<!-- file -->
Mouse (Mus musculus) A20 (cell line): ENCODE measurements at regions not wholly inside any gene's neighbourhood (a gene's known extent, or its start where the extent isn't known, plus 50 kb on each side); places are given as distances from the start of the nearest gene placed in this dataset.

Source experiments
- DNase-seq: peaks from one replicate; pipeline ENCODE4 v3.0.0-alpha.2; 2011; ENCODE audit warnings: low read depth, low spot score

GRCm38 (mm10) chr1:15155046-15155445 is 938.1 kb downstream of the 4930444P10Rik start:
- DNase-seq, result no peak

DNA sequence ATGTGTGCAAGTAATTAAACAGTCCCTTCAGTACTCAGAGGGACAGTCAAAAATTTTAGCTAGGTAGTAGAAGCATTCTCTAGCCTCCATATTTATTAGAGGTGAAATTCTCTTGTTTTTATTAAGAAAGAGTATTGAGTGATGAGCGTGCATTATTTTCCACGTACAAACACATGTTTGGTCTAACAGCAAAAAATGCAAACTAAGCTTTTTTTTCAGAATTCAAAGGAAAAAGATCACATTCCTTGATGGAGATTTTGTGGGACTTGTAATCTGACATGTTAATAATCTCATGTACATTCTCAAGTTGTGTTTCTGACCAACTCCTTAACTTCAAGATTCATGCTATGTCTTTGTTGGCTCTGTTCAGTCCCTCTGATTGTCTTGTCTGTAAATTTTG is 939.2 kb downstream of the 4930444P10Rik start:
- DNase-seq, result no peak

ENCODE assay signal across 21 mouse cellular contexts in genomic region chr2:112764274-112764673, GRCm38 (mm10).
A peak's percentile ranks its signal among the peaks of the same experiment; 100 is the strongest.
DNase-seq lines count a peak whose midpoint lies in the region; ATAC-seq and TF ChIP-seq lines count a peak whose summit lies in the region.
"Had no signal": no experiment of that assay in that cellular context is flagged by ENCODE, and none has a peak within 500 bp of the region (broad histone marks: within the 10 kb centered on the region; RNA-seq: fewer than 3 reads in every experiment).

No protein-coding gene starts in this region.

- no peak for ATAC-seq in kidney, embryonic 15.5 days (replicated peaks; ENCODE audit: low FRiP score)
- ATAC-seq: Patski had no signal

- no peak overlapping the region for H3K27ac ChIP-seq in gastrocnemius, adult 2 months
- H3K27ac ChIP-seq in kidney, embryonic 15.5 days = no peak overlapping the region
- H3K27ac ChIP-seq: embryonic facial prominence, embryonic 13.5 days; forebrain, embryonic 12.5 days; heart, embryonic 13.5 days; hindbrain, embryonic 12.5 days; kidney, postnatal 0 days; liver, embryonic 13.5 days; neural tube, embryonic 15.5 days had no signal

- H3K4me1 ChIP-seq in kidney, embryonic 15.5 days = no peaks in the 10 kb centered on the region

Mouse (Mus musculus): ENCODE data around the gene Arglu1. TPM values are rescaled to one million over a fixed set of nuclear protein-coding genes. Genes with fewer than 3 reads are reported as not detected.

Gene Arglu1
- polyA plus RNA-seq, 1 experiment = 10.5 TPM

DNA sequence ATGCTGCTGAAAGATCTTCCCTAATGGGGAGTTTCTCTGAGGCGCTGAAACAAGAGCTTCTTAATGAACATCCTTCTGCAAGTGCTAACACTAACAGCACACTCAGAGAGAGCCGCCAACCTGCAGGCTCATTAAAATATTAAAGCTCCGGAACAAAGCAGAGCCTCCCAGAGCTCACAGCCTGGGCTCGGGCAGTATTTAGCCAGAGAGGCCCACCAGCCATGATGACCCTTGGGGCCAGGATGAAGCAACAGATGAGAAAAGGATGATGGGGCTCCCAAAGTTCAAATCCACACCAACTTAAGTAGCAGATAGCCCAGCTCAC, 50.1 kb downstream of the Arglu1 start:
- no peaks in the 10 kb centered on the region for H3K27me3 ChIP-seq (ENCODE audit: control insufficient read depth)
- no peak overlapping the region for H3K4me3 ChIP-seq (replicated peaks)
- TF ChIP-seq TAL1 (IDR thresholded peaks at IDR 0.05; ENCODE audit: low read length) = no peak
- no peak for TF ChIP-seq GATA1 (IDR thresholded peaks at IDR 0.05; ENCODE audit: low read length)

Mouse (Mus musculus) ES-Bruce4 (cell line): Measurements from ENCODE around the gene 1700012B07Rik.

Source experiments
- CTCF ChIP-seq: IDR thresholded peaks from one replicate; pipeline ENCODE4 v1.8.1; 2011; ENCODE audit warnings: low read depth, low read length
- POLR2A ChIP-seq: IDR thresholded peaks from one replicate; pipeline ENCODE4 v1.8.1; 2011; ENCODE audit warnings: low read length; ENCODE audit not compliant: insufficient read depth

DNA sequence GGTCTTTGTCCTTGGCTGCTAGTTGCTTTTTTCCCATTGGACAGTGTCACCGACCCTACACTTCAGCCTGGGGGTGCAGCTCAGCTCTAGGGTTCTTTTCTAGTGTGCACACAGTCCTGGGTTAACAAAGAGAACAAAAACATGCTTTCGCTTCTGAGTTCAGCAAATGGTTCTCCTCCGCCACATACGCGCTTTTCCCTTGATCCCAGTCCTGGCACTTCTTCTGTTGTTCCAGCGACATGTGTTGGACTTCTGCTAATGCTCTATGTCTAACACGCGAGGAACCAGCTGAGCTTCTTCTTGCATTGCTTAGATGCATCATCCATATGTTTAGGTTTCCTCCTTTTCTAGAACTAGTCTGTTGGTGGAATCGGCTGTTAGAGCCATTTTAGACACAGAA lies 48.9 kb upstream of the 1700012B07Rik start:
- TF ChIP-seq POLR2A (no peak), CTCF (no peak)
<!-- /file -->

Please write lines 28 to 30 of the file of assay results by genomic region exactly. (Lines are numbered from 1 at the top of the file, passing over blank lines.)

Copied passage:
Source experiments
- CTCF ChIP-seq: IDR thresholded peaks from one replicate; pipeline ENCODE4 v1.8.1; 2011; ENCODE audit warnings: low read depth, low read length
- POLR2A ChIP-seq: IDR thresholded peaks from one replicate; pipeline ENCODE4 v1.8.1; 2011; ENCODE audit warnings: low read length; ENCODE audit not compliant: insufficient read depth